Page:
The diesel engine coupled to a fire-fighting push unit must be able to operate continuously at full load with power compliant with precise standards (ISO 3046) even in unfavourable environmental conditions (the standard also provides for a temperature of 5°C in the engine room). For this to happen not only must the motor be appropriately designed and installed but it must also undergo punctual and professional maintenance.
The UNI EN 12845 standard distinguishes the maintenance activities to be carried out by the operator of the fire prevention system from those to be entrusted to competent and qualified technicians. Among the latter, a prominent place is undoubtedly reserved to periodic maintenance of the diesel engines associated with the pumps.
In fact the pumps must be driven by motors (electric or diesel) that are capable of supplying the pumps with the power required for the various characteristic curves.
Firstly, the technician must make sure that the engine is clean and dry (the rooms where the thrust units are housed may be underground, at risk of moisture condensation or even flooding). For a diesel engine to work, on request, this must obviously have sufficient fuel in the tank to guarantee sufficient operating time (the duration of the water supplies depends on the level of risk - light, ordinary or high risk). Fuel storage is in fact regulated both with regard to the structural characteristics - tank, pipes, etc. - and with reference to the installation conditions and the level verification instruments. Particular attention must be paid to all these aspects during maintenance.
The lubricating liquids must retain suitable quality and quantity characteristics, as must the circuits that guarantee their recirculation. Similarly the cooling circuits and liquids must be checked and guaranteed to ensure compatibility with operation of the engine. For this purpose, careful maintenance is not limited to checking that the engine is maintained but also involves the conditions of the premises in which it will operate, which may be a discriminating factor on the cooling capacity; although this characteristic is a design choice it is possible that subsequent interventions may alter the design conditions, altering the envisaged cooling capacity. In some cases, a system of forced air extraction from the engine rooms could be provided; this system therefore becomes a critical element to be placed under adequate maintenance.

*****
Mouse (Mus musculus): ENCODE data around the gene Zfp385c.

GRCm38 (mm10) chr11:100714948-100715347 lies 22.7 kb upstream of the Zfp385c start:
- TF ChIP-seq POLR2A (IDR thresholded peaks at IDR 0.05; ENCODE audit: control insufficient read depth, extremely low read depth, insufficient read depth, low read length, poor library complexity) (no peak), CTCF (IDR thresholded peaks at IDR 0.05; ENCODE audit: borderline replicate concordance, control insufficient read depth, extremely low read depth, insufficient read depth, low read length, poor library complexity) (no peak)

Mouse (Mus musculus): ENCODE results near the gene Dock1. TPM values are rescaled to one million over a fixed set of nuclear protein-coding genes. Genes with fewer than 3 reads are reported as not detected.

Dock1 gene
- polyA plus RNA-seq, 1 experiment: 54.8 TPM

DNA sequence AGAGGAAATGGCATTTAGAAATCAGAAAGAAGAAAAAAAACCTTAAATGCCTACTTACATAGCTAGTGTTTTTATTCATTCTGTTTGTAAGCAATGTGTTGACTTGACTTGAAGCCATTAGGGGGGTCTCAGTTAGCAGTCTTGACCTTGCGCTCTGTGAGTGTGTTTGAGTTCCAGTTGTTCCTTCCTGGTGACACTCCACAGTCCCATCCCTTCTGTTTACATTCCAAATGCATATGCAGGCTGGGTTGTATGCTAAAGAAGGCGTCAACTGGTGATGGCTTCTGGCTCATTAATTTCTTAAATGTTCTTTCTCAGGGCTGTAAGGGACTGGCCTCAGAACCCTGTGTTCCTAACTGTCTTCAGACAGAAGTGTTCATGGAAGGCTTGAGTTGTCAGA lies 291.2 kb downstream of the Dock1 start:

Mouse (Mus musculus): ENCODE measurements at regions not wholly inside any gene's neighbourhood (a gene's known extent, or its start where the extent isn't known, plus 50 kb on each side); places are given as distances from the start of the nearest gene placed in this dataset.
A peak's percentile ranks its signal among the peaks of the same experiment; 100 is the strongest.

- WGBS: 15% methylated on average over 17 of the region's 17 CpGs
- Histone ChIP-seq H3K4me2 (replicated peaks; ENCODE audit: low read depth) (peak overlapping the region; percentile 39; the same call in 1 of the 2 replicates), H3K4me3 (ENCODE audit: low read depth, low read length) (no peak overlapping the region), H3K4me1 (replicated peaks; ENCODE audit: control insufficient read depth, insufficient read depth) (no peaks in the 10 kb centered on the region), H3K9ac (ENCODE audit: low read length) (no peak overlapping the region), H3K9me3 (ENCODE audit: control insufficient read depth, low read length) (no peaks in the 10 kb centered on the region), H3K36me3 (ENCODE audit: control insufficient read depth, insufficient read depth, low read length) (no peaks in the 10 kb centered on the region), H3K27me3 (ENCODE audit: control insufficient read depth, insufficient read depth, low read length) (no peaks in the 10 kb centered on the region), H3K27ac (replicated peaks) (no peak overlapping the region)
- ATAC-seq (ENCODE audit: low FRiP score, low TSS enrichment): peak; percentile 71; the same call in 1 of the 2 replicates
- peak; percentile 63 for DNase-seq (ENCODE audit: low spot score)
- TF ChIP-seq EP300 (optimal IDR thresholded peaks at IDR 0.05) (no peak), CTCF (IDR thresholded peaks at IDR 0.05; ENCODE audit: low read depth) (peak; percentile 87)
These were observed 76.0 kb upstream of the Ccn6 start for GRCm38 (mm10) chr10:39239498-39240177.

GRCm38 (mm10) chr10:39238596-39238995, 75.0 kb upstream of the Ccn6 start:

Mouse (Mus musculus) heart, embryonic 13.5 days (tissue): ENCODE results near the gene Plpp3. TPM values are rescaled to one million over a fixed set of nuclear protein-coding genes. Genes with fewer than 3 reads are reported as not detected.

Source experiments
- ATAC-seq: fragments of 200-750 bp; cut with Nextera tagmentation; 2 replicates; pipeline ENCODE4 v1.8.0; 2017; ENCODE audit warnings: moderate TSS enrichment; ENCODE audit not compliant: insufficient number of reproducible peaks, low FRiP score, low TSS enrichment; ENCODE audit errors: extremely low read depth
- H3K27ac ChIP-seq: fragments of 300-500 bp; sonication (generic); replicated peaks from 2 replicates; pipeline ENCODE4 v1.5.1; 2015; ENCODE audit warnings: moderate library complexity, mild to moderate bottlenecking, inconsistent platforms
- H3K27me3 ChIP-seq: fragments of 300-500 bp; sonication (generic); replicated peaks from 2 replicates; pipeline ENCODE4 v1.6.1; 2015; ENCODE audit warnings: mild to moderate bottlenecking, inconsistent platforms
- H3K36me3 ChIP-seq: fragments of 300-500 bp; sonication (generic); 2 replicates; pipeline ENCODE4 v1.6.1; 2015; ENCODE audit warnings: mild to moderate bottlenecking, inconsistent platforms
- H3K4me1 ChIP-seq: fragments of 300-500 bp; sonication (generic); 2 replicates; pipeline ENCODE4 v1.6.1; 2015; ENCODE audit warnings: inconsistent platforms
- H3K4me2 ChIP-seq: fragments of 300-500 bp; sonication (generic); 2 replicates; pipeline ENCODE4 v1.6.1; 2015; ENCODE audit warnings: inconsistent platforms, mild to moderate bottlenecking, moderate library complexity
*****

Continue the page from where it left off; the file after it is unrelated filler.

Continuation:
The maintenance technician also checks the condition of the battery electrolyte, the charging circuit and the general correct operation.
According to a replacement program, the technician checks and replaces the oil, diesel and air filters. and inserts a new filter cartridge, if necessary. All the tests performed must be able to be recorded and compared, from year to year.
As this is a highly reliable system but in any case subject to malfunctions, a redundant logic must be provided which protects against any missed start-up of the diesel engine and therefore, as part of the maintenance program, a failure test must also be provided to verify that the alarm and back-up systems intervene correctly.
During operation the engine must be able to release the exhaust fumes; the ducts intended for this purpose must comply with precise construction and installation standards but must also maintain, over time, the characteristics of adequacy (for example, the exhaust terminals must be appropriately protected against atmospheric events and equipped with a protection grid and must comply with precise distances from the external reference plane and from windows and doors. It is not unthinkable that, especially in an industrial context in frequent plant reorganisation, the conditions around the pump rooms may change; a competent maintenance person knows how to detect these possible variations.